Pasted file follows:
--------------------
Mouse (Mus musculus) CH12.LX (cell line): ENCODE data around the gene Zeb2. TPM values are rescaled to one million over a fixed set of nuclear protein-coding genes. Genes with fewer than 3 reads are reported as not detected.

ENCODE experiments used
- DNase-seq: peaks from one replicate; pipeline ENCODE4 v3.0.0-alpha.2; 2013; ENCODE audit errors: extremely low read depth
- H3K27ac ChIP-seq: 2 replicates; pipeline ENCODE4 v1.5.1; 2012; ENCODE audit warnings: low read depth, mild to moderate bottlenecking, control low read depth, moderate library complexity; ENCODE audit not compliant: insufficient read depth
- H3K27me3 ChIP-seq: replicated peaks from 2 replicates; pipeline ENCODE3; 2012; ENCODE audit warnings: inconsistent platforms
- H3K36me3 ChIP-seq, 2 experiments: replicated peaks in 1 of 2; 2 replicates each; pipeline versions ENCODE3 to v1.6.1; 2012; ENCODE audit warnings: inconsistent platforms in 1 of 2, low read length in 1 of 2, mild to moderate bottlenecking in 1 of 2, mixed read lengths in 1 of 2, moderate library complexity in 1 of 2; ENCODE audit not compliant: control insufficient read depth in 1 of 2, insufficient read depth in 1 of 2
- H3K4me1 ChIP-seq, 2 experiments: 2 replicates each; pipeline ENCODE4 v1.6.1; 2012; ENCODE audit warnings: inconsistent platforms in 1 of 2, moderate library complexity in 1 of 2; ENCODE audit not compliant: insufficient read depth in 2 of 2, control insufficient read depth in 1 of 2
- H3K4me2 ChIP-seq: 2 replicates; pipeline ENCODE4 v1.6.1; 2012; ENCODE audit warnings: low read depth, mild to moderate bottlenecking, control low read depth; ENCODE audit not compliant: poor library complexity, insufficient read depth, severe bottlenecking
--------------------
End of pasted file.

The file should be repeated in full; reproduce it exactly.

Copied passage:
Mouse (Mus musculus) CH12.LX (cell line): ENCODE data around the gene Zeb2. TPM values are rescaled to one million over a fixed set of nuclear protein-coding genes. Genes with fewer than 3 reads are reported as not detected.

ENCODE experiments used
- DNase-seq: peaks from one replicate; pipeline ENCODE4 v3.0.0-alpha.2; 2013; ENCODE audit errors: extremely low read depth
- H3K27ac ChIP-seq: 2 replicates; pipeline ENCODE4 v1.5.1; 2012; ENCODE audit warnings: low read depth, mild to moderate bottlenecking, control low read depth, moderate library complexity; ENCODE audit not compliant: insufficient read depth
- H3K27me3 ChIP-seq: replicated peaks from 2 replicates; pipeline ENCODE3; 2012; ENCODE audit warnings: inconsistent platforms
- H3K36me3 ChIP-seq, 2 experiments: replicated peaks in 1 of 2; 2 replicates each; pipeline versions ENCODE3 to v1.6.1; 2012; ENCODE audit warnings: inconsistent platforms in 1 of 2, low read length in 1 of 2, mild to moderate bottlenecking in 1 of 2, mixed read lengths in 1 of 2, moderate library complexity in 1 of 2; ENCODE audit not compliant: control insufficient read depth in 1 of 2, insufficient read depth in 1 of 2
- H3K4me1 ChIP-seq, 2 experiments: 2 replicates each; pipeline ENCODE4 v1.6.1; 2012; ENCODE audit warnings: inconsistent platforms in 1 of 2, moderate library complexity in 1 of 2; ENCODE audit not compliant: insufficient read depth in 2 of 2, control insufficient read depth in 1 of 2
- H3K4me2 ChIP-seq: 2 replicates; pipeline ENCODE4 v1.6.1; 2012; ENCODE audit warnings: low read depth, mild to moderate bottlenecking, control low read depth; ENCODE audit not compliant: poor library complexity, insufficient read depth, severe bottlenecking